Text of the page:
2010: What is it that makes today’s producers so different, so appealing?

From James Blake to Balam Acab, Actress to How To Dress Well, the dreams and actions of a few bedroom producers have stretched music into new forms, new shapes and new feelings. Tamara El Essawi examines these new ‘centres of gravity.’

31.12.10

Words by: Charlie Jones

I think I’ve listened to Actress’ album ‘Splazsh’ in just about any circumstance where the alternative has been natural sound. Walking to work in the morning, smoking between lectures at university, trying to ignore the cold while waiting for a night bus, doing a hungover Sunday afternoon shop, sitting alone in my room. I’ve heard Maze while on a night out, and it works perfectly it that situation too. It strikes that the amazing thing about ‘Splazsh’ is that there is no best place for it. Those trickling beats, those bubbling rhythms will fit any moment hand in glove. ‘Splazsh’ doesn’t have a genre (as most reviews are quick to point out), and, what’s more it doesn’t have a mood or an agenda. The focus isn’t on trying to make you dance or think, just on incredible, thick, rich sound. All ‘Splazsh’ wants is to be and be with you. It’s a feel that’s been apparent throughout 2010 in a range ofproducers. In James Blake’s ‘Klavierwerke’, How To Dress Well’s ‘Love Remains’, Nicolas Jaar’s Time For Us, John Roberts’ ‘Glass Eights’, Balam Acab’s See Birds, every one of Ramadanman’s precision beats. They don’t make a spectacle of themselves, but draw you under through how insistently their music lives on its own terms. Producers who develop through revolving around their own centres of gravity.

Contorted sounds, that expressive bass, pitched voices slipping through the gaps. James Blake’s ‘Klavierwerke’ is fascinating. The way the title track stumbles all broken and disjointed, sounding like it could fly apart at any moment, but all tightly wound together by a steady, human heartbeat-like pound. The disparate clap on I Only Know (What I Know), wind tunnel sweeps of static, the moments of stillness which are there to be filled out with the sounds of what ever happens to be around you as a listener. James Blake has always sounded strikingly complete through being in pieces. Bits of vocal, crackles, clicks, washes of instrumentation overlap, cut each other off, sink in and out of touch all the time. It’s like looking at a cubist painting, where images are broken into multiple facets mimetic of the different viewpoints of the human eye. His songs feel like they are happening in more than one dimension, where the repetition and stringing together of fragments creates a whole far more real than if this was a single smooth surface. The pieces and the spaces between allow you in. The ways you interact with it shift, new fragments added and taken away, new portals open up into the landscape he builds. Blake’s I Only Know (What I Know), with its cut ‘n’ paste composition and lack of linear narrative – either lyrically or particularly in terms of the peaks and troughs of a straight dance track – feels very here and now. It’s a three-dimensional world, made to be inhabited as opposed to played at you.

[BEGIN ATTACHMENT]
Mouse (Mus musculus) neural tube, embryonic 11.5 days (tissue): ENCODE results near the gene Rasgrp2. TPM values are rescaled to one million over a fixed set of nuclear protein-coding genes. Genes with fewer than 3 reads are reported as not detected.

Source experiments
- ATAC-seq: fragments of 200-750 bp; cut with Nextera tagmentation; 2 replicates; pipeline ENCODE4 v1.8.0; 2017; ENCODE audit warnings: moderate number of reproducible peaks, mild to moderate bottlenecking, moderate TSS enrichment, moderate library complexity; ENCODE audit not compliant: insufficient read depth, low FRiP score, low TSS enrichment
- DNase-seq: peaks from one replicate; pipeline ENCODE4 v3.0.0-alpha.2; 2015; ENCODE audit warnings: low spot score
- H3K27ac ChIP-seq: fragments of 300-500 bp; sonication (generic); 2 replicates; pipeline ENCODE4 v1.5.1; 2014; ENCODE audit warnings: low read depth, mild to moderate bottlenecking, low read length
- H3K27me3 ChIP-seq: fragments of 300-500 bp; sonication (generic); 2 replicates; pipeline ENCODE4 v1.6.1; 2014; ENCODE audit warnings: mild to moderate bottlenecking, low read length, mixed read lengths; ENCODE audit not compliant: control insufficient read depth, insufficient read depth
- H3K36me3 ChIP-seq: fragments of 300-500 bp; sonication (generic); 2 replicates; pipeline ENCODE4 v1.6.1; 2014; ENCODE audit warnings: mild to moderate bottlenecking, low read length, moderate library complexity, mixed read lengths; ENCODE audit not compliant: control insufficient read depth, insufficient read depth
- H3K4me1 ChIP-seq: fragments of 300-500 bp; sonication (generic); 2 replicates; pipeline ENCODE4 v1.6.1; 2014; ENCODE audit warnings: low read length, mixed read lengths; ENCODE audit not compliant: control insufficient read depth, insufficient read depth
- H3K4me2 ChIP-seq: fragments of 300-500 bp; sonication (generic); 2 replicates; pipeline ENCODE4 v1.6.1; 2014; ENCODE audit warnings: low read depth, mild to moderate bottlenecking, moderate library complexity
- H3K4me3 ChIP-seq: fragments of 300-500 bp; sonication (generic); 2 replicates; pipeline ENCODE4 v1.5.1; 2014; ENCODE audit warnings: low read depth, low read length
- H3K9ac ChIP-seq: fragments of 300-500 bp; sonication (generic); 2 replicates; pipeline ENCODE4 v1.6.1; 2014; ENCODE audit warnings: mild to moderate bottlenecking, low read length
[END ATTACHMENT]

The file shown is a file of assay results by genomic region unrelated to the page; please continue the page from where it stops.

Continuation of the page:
Fragmentation is important for Ramadanman too. You can actually hear the slicing whoosh of a blade on Tumble, and then there’s the way he re-cut Jamie Woon’s Night Air into epic yet tight percussive form. DJ favourite Work Them is incredibly intense and controlled. Constantly jump starting, sending limbs a jitter, David Kennedy sounding like he’s lining up beats in battalions, or composing in strings of genetic code. Absolute puppeteer of rhythm and glitch. The track is pinned down according to his rules, and these are rules clearly laid down with a dance-floor in mind. But the feel of it is ambiguous. The sharp pulses of Work Them exist intensely and insistently, but I can’t decide if they make me picture a carnival or a military march. It’s destabilizing, and oddly freeing not knowing where your mental space is being directed.

The first time I heard Balam Acab was back in February when someone played See Birds off his myspace page. It was so thick. Like Jupiter wading through treacle, like hearing in 24 carat gold. So strikingly complete, swimming into focus like it knew exactly where it was going, while giving nothing away about where it was coming from. Such full-bodied disembodiement it was difficult to imagine there was an actual human being behind it all. In the same way that ‘Splazsh’ feels like it strides with you side by side, or John Roberts’ ‘Glass Eights’ folds into place around you, the dense textures of See Birds don’t need to have a person attached because they feel human enough on their own.

Everything is out there if you’re interested, and yet they don’t present their music in terms of themselves. Attaching a fully formed character to the song isn’t important. We get refracted snippets of the person, never the whole thing and never nothing. Throughout How To Dress Well’s ‘Love Remains’ the vocals yearn with soul. The words themselves though are often indistinct, or have the feeling of odd scraps, displaced phrases. Ready For The World climbs higher and higher on blasts of incredibly strong yet strangely unspecific emotion. It’s the same sensation you get from the sparkling tower-blocks and heady samples of James Blake’s CMYK. Intriguing because you feel the rush without being obligated to acknowledge the source. You listen and layer your own feelings over the top. You control the terms of the interaction, and despite this, the song loses none of its allure and intrigue.